• Overview of Stress Test Regimes in Key Jurisdictions

    In connection with a special roundtable event that PIFS, in partnership with Harvard Law School, hosted on November 16, 2018, PIFS prepared a document to provide participants an overview of stress testing regimes in four jurisdictions – the United States, United Kingdom, European Union, and Japan. The overview focused on four major topics. 

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  • Establishing Credible Rules for Fed Emergency Lending (2017)

    Abstract Purpose – The purpose of this paper is to propose reforms that would establish a credible framework of rules to constrain and guide emergency lending by the Federal Reserve and by fiscal authorities during a future financial crisis. Design/methodology/approach – The authors propose a set of five overarching rules, informed by history, empirical evidence […]

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  • SRISK as a Measure of Systemic Risk for Insurers Oversimplified and Inappropriate (2016)

    Acharya et al define SRISK as a macro-finance measure of systemic risk to furnish “an estimate of the amount of capital that a financial institution would need to raise in order to function normally if we have another financial crisis.” SRISK measures the “expected capital shortfall” of an institution during a financial crisis, defined as […]

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  • Bank Capital for Operational Risk: A Tale of Fragility and Instability (2015)

    Operational risk is fundamentally different from all other risks taken on by a bank. It is embedded in every activity and product of an institution, and in contrast to the conventional financial risks (e.g. market, credit) is harder to measure and model, and not straight forwardly eliminated through simple adjustments like selling off a position. […]

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  • The Federal Reserve The Weakest Lender of Last Resort Among Its Peers (2015)

    This article for the first time compares the Federal Reserve’s powers as lender of last resort (‘LLR’) and its ability to fight contagion, with its three major peers, the Bank of England (the ‘BOE’), the European Central Bank (the ‘ECB’) and the Bank of Japan (the ‘BOJ’). It concludes that the Federal Reserve (the ‘Fed’) […]

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  • The Importance of the Retail Payment System (2014)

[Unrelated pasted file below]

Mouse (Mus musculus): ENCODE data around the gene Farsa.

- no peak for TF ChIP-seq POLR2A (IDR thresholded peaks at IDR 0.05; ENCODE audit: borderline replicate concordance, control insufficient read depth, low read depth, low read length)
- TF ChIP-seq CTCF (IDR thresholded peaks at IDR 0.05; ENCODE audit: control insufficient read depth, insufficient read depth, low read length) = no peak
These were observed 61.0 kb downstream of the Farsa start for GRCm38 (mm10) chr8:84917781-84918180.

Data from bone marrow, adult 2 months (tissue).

This article explores the importance of an efficient retail payment system and develops an integrated framework for evaluation of the retail payment system by policy makers. It examines the costs and benefits of the various types of retail payment system, focusing on the seven desirable benefits of the retail payment system: (1) finality and reversibility; […]

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  • Stockholder Adoption of Mandatory Individual Arbitration For Stockholder Disputes (2013)

    Part I of this Article discusses in detail the shortcomings of the modern class action system, including its uncertain benefits (in terms of compensation and deterrence) as well as its indisputable high costs. Part II then presents the benefits of the mandatory individual arbitration stockholder proposal and why it is likely to be upheld if […]

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  • When the Euro Falls Apart- A Sequel (2012)

    Harvard Law School Public Law & Legal Theory Working Paper Series Paper No. 12-16

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  • Reducing Systemic Risk Through the Reform of Capital Regulation (2010)

    Capital requirements are a key element in containing systemic risk. This article argues that the market needs to play a more significant role in determining these requirements. The Basel process has a bad track record and there are inherent methodological and political difficulties in a group of regulators, particularly an international one, determining the appropriate […]

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  • Financial Crisis Responsibility Fee: Issues for Policy Makers (2010)

    On January 14, 2010, the Obama Administration announced its proposal for a Financial Crisis Responsibility Fee – the bank tax.1 In principle, the tax would be imposed on certain financial institutions with $50 billion or more in consolidated assets, and was originally designed to recover the funds paid out under the Troubled Asset Relief Program […]

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